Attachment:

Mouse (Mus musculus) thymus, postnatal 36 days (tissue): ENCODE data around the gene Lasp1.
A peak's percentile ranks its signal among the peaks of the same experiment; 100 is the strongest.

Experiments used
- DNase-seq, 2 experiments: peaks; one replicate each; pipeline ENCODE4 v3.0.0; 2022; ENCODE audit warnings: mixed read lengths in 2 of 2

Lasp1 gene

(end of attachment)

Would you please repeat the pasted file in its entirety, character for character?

Mouse (Mus musculus) thymus, postnatal 36 days (tissue): ENCODE data around the gene Lasp1.
A peak's percentile ranks its signal among the peaks of the same experiment; 100 is the strongest.

Experiments used
- DNase-seq, 2 experiments: peaks; one replicate each; pipeline ENCODE4 v3.0.0; 2022; ENCODE audit warnings: mixed read lengths in 2 of 2

Lasp1 gene